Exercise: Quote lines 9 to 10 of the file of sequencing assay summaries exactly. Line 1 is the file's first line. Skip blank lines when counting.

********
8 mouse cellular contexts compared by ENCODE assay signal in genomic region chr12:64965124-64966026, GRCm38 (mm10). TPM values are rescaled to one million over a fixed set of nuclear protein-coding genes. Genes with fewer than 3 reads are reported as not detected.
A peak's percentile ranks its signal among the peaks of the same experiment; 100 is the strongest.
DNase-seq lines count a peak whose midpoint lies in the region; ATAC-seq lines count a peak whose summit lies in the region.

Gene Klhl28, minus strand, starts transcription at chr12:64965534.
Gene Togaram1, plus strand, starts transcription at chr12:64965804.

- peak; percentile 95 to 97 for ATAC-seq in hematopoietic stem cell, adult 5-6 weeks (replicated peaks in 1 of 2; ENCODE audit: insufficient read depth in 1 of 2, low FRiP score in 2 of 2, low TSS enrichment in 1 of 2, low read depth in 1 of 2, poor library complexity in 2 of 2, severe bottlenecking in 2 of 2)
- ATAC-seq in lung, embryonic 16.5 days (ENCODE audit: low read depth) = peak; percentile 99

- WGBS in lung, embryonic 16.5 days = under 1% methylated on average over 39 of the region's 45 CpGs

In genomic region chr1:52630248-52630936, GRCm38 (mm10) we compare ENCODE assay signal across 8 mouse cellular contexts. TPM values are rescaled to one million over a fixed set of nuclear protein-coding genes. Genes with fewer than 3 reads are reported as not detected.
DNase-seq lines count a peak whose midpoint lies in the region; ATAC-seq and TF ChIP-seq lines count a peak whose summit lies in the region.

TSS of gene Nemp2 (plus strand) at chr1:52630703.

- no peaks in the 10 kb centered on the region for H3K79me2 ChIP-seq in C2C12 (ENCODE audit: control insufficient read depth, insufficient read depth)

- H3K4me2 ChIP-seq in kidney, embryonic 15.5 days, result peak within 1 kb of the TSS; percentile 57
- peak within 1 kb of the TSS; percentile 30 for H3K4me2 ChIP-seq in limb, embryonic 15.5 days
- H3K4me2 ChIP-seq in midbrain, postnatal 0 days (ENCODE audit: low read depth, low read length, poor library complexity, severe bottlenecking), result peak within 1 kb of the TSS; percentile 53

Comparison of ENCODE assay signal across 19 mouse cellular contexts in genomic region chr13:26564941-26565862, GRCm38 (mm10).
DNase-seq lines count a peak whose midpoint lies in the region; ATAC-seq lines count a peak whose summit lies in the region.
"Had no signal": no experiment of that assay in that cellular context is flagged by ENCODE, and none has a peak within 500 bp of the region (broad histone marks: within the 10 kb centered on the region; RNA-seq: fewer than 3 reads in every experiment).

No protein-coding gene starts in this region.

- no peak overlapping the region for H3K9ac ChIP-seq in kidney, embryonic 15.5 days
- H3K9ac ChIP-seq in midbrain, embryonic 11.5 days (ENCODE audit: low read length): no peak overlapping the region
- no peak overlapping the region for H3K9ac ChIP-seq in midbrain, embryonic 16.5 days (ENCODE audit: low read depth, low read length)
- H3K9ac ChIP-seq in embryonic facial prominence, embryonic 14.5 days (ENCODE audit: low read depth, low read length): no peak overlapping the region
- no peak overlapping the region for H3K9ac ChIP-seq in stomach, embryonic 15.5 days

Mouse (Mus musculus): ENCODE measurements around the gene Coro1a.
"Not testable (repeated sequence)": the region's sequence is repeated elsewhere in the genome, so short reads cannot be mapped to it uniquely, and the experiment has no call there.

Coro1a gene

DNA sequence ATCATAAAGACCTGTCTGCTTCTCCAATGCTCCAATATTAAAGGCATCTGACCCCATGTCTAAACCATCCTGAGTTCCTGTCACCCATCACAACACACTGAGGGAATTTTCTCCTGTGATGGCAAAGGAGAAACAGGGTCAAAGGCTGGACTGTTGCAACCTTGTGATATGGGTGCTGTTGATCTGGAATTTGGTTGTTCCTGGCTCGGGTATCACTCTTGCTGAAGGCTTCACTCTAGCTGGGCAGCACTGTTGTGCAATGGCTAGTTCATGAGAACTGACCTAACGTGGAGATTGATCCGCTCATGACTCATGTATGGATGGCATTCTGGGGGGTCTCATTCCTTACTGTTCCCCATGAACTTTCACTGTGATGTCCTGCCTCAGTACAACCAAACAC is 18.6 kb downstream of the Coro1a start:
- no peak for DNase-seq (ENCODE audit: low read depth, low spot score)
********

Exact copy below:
In genomic region chr1:52630248-52630936, GRCm38 (mm10) we compare ENCODE assay signal across 8 mouse cellular contexts. TPM values are rescaled to one million over a fixed set of nuclear protein-coding genes. Genes with fewer than 3 reads are reported as not detected.
DNase-seq lines count a peak whose midpoint lies in the region; ATAC-seq and TF ChIP-seq lines count a peak whose summit lies in the region.